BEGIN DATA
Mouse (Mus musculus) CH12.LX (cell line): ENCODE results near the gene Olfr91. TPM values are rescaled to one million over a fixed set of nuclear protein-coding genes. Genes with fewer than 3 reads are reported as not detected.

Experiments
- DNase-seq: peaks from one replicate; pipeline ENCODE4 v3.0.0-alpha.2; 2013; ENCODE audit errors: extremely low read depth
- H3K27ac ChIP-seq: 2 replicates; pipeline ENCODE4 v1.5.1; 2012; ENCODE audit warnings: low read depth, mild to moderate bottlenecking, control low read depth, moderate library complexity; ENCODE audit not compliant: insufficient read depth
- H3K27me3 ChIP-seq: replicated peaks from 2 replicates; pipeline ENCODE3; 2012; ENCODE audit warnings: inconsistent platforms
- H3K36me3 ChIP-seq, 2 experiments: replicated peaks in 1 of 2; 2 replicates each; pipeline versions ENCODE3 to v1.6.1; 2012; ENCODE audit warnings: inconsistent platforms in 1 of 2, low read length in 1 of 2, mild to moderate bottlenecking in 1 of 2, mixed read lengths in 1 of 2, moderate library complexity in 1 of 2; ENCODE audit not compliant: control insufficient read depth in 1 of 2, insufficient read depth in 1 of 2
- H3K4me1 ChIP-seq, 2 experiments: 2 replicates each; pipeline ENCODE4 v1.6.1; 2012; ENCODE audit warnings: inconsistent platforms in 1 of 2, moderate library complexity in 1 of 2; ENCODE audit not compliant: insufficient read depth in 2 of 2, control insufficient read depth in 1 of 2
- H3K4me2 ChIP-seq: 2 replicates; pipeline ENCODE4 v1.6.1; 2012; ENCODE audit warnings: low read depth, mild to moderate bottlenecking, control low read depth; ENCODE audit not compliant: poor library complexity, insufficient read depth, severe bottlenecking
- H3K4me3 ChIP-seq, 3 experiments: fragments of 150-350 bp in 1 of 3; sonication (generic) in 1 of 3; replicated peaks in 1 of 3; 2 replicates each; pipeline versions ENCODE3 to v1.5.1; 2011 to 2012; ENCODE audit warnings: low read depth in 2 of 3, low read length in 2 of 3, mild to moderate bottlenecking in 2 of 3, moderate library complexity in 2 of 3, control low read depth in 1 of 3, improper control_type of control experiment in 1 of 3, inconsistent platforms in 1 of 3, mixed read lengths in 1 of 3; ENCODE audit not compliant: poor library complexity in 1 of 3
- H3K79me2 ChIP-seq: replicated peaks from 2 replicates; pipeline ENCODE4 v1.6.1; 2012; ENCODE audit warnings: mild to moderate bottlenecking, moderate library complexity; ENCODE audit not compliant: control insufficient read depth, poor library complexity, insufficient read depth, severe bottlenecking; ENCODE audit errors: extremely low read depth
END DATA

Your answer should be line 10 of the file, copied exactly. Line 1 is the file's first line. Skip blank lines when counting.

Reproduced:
- H3K79me2 ChIP-seq: replicated peaks from 2 replicates; pipeline ENCODE4 v1.6.1; 2012; ENCODE audit warnings: mild to moderate bottlenecking, moderate library complexity; ENCODE audit not compliant: control insufficient read depth, poor library complexity, insufficient read depth, severe bottlenecking; ENCODE audit errors: extremely low read depth